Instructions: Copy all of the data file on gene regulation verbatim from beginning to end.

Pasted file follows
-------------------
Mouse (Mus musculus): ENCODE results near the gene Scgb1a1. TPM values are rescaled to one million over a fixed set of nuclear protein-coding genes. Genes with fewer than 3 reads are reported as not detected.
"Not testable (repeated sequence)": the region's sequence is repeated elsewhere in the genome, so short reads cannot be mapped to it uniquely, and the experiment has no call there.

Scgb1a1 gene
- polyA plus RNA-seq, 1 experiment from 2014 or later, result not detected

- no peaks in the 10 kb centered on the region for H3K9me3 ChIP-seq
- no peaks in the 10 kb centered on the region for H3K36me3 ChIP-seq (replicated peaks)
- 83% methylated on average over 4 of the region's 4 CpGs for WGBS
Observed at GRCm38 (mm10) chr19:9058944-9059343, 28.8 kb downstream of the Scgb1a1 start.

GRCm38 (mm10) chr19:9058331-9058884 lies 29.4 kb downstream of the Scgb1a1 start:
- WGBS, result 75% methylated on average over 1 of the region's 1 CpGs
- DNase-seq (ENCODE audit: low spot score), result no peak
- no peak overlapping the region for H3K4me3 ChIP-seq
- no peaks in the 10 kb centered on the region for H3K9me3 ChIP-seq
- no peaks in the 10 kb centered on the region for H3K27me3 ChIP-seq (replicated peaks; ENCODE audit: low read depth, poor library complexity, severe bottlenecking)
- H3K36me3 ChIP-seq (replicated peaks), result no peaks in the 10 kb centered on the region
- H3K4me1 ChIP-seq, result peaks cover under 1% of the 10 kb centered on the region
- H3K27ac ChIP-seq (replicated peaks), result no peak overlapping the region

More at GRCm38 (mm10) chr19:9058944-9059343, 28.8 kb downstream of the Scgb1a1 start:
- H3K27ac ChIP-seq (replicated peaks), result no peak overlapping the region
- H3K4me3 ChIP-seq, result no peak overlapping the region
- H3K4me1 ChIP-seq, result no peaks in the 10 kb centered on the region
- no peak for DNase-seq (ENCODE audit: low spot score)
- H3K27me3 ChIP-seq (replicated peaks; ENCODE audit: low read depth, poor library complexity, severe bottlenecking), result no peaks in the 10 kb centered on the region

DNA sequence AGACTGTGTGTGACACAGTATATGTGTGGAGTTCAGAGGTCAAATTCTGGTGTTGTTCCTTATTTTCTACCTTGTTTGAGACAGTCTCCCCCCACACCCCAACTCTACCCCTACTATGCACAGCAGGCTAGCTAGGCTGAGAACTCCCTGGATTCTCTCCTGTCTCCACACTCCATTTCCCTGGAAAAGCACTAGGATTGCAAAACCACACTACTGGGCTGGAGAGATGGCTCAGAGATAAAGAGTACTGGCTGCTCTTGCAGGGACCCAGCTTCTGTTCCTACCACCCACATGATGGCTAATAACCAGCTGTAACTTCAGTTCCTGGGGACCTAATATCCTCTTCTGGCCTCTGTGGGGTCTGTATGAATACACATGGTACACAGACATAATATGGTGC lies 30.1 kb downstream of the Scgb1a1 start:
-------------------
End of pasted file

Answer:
Mouse (Mus musculus): ENCODE results near the gene Scgb1a1. TPM values are rescaled to one million over a fixed set of nuclear protein-coding genes. Genes with fewer than 3 reads are reported as not detected.
"Not testable (repeated sequence)": the region's sequence is repeated elsewhere in the genome, so short reads cannot be mapped to it uniquely, and the experiment has no call there.

Scgb1a1 gene
- polyA plus RNA-seq, 1 experiment from 2014 or later, result not detected

- no peaks in the 10 kb centered on the region for H3K9me3 ChIP-seq
- no peaks in the 10 kb centered on the region for H3K36me3 ChIP-seq (replicated peaks)
- 83% methylated on average over 4 of the region's 4 CpGs for WGBS
Observed at GRCm38 (mm10) chr19:9058944-9059343, 28.8 kb downstream of the Scgb1a1 start.

GRCm38 (mm10) chr19:9058331-9058884 lies 29.4 kb downstream of the Scgb1a1 start:
- WGBS, result 75% methylated on average over 1 of the region's 1 CpGs
- DNase-seq (ENCODE audit: low spot score), result no peak
- no peak overlapping the region for H3K4me3 ChIP-seq
- no peaks in the 10 kb centered on the region for H3K9me3 ChIP-seq
- no peaks in the 10 kb centered on the region for H3K27me3 ChIP-seq (replicated peaks; ENCODE audit: low read depth, poor library complexity, severe bottlenecking)
- H3K36me3 ChIP-seq (replicated peaks), result no peaks in the 10 kb centered on the region
- H3K4me1 ChIP-seq, result peaks cover under 1% of the 10 kb centered on the region
- H3K27ac ChIP-seq (replicated peaks), result no peak overlapping the region

More at GRCm38 (mm10) chr19:9058944-9059343, 28.8 kb downstream of the Scgb1a1 start:
- H3K27ac ChIP-seq (replicated peaks), result no peak overlapping the region
- H3K4me3 ChIP-seq, result no peak overlapping the region
- H3K4me1 ChIP-seq, result no peaks in the 10 kb centered on the region
- no peak for DNase-seq (ENCODE audit: low spot score)
- H3K27me3 ChIP-seq (replicated peaks; ENCODE audit: low read depth, poor library complexity, severe bottlenecking), result no peaks in the 10 kb centered on the region

DNA sequence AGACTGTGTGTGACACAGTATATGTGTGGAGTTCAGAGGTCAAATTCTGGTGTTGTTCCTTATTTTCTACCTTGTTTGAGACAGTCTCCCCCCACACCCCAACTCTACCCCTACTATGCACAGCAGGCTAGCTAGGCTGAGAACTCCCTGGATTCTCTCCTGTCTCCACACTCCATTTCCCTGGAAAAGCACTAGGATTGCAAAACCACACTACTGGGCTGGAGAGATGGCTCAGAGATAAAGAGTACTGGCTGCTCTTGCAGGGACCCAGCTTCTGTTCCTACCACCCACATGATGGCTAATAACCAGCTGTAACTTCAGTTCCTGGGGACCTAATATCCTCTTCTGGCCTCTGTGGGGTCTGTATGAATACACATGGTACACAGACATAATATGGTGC lies 30.1 kb downstream of the Scgb1a1 start: